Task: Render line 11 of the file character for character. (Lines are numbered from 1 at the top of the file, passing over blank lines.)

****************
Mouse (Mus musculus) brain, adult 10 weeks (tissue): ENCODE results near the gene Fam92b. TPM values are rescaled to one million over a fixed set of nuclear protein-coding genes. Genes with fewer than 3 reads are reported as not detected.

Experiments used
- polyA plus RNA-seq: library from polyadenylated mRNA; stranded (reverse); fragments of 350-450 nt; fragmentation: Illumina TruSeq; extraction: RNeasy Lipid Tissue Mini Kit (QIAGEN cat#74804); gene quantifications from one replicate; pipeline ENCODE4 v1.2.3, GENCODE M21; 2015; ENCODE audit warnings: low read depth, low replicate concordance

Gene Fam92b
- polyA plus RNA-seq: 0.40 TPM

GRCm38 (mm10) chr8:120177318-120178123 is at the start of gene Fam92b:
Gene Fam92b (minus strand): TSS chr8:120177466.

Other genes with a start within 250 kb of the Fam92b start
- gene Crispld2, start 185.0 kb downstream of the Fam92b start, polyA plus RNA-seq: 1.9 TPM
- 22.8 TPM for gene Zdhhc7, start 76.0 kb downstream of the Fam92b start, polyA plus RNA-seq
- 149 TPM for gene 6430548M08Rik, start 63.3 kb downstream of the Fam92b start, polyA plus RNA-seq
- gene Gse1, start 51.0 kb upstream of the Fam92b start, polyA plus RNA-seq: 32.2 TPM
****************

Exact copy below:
- 149 TPM for gene 6430548M08Rik, start 63.3 kb downstream of the Fam92b start, polyA plus RNA-seq